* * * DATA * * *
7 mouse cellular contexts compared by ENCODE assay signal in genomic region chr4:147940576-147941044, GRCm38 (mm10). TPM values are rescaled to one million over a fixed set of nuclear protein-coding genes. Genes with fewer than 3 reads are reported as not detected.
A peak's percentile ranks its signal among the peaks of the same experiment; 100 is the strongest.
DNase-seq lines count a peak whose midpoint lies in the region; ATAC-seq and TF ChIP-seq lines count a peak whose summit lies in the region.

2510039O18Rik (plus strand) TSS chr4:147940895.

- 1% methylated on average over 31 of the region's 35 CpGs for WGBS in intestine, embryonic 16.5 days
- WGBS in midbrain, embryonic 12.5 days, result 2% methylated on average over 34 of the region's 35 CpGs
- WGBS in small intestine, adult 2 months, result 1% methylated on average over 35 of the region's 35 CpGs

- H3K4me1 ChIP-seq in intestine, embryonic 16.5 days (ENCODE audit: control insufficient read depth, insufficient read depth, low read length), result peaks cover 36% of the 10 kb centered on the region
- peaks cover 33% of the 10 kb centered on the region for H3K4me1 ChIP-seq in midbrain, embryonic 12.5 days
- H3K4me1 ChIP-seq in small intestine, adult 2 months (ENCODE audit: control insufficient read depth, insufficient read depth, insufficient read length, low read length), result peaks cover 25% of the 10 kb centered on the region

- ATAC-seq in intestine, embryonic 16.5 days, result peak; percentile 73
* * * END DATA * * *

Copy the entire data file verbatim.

7 mouse cellular contexts compared by ENCODE assay signal in genomic region chr4:147940576-147941044, GRCm38 (mm10). TPM values are rescaled to one million over a fixed set of nuclear protein-coding genes. Genes with fewer than 3 reads are reported as not detected.
A peak's percentile ranks its signal among the peaks of the same experiment; 100 is the strongest.
DNase-seq lines count a peak whose midpoint lies in the region; ATAC-seq and TF ChIP-seq lines count a peak whose summit lies in the region.

2510039O18Rik (plus strand) TSS chr4:147940895.

- 1% methylated on average over 31 of the region's 35 CpGs for WGBS in intestine, embryonic 16.5 days
- WGBS in midbrain, embryonic 12.5 days, result 2% methylated on average over 34 of the region's 35 CpGs
- WGBS in small intestine, adult 2 months, result 1% methylated on average over 35 of the region's 35 CpGs

- H3K4me1 ChIP-seq in intestine, embryonic 16.5 days (ENCODE audit: control insufficient read depth, insufficient read depth, low read length), result peaks cover 36% of the 10 kb centered on the region
- peaks cover 33% of the 10 kb centered on the region for H3K4me1 ChIP-seq in midbrain, embryonic 12.5 days
- H3K4me1 ChIP-seq in small intestine, adult 2 months (ENCODE audit: control insufficient read depth, insufficient read depth, insufficient read length, low read length), result peaks cover 25% of the 10 kb centered on the region

- ATAC-seq in intestine, embryonic 16.5 days, result peak; percentile 73